A biker under indictment in the May 2015 Twin Peaks shootout is seeking to disqualify McLennan County District Attorney Abel Reyna’s office, in part, on grounds that Reyna has a financial stake as a defendant in civil rights lawsuits and because he could be called as a witness in the case.

Austin attorney Millie Thompson, who represents Thomas Paul Landers, a founding member of the Escondido motorcycle group and an active motorcyclists’ rights advocate, filed a motion Friday asking 54th State District Judge Matt Johnson to disqualify Reyna’s office from prosecuting Landers’ case.

Attorneys for other bikers have tried to disqualify Reyna’s office on various grounds. Those efforts were rejected at the trial court level and upheld by an intermediate appellate court in Waco.

Johnson has a hearing set for Oct. 20 to consider Thompson’s motion.

Reyna did not return a phone message left at his office Friday.

Another motion to disqualify Reyna is pending before Johnson, who is waiting to listen to a county jail telephone recording between Dallas attorney Clint Broden and his client, Matthew Clendennen, a former member of the Scimitars group, before ruling on the motion.

Clendennen alleges Reyna’s office should be disqualified because his attorney-client privilege was violated when his telephone calls were recorded at the jail.

Inmates are warned by a recording that their outgoing calls are routinely recorded. Attorneys can make special arrangements to call their clients without being recorded, jail officials said.

Prosecutor Michael Jarrett said members of the district attorney’s office have not listened to the tapes.

Landers, who was part of a trio of bikers who got 19th State District Judge Ralph Strother recused from their cases last month, alleges in his motion that Reyna has a financial stake in the case because Landers and more than 100 other bikers have civil rights lawsuits pending against Reyna and others in a federal court in Austin.

“A prosecutor should be disqualified from prosecuting a case when he is a witness that will be called at trial, and/or when a party demonstrates actual prejudice that stems from the prosecutor’s dual role as advocate-witness,” Thompson wrote in the motion, citing a ruling by a Texas appeals courts in Corpus Christi.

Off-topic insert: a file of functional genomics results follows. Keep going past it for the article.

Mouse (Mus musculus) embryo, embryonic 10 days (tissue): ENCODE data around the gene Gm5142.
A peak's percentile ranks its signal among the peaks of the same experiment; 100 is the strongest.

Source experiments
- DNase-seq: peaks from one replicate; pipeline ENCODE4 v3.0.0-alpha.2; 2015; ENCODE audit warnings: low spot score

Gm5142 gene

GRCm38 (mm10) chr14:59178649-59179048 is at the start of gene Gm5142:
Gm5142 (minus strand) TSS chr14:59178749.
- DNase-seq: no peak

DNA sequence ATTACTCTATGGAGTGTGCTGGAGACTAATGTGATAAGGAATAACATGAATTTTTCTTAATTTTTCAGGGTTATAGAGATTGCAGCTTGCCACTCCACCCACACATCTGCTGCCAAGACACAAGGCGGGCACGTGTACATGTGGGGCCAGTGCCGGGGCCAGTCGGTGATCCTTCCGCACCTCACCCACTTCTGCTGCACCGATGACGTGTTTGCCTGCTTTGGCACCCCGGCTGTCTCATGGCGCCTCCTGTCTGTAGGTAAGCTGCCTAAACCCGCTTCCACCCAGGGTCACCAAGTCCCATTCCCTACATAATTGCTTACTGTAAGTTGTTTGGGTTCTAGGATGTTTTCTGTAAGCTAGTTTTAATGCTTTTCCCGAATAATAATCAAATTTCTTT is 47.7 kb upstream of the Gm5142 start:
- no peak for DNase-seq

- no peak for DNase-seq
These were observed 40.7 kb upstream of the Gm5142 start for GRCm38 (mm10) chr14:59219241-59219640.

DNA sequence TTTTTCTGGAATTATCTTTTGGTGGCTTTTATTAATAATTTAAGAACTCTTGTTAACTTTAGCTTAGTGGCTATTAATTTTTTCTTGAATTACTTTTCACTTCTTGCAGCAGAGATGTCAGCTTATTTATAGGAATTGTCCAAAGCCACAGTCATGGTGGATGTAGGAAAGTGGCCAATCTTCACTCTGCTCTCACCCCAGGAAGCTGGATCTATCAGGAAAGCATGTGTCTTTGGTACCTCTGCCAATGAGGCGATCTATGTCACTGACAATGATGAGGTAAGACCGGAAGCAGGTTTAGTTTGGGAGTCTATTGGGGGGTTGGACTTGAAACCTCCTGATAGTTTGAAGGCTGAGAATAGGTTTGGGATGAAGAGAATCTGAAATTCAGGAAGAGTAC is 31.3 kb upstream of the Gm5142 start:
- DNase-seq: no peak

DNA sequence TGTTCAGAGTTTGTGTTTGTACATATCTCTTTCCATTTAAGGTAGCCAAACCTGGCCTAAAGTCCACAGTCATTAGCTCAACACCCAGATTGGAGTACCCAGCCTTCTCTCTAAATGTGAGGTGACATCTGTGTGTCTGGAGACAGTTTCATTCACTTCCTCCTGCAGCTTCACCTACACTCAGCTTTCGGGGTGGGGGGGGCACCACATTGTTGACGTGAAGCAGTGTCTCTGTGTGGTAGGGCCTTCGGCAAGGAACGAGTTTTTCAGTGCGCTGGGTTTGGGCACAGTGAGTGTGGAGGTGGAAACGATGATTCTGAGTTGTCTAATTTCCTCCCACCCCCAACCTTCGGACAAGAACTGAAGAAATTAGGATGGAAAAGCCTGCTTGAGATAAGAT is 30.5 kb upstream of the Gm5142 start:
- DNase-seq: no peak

The motion also alleges that Reyna:

  • Persuaded Strother in an improper ex parte communication to order bikers to report to court so the DA’s office could execute DNA warrants
  • Engaged in ex parte communications with Strother to establish a trial lineup that benefits the state’s trial strategy
  • Deprived Landers of his speedy trial rights
  • Deprived Landers of due process by convincing Strother to bump Landers from his original trial slot
  • Deprived Landers of due process by preventing him from calling Reyna as a witness at a previous hearing
  • Deprived Landers, and all Twin Peaks defendants, of due process by issuing a press release that painted the 154 defendants as pedophiles by revealing the discovery of child pornography on certain cellphones confiscated from bikers
  • Deprived Landers of due process by withholding essential discovery from him
  • Flooded the defense with “voluminous irrelevant discovery for the purpose of preventing the defense from properly preparing the case for trial and hiding the relevant discovery that the state has, or has not, provided.

Strother and Reyna both have denied at previous hearings that they participated in improper ex parte communications in which it is alleged they spoke about matters involving the case without defense counsel being present.

Thompson declined comment Friday on her motion.

Staff writer at the Waco Tribune-Herald covering courts and criminal justice. Follow me on Twitter @TSpoonFeed.

Recommended for you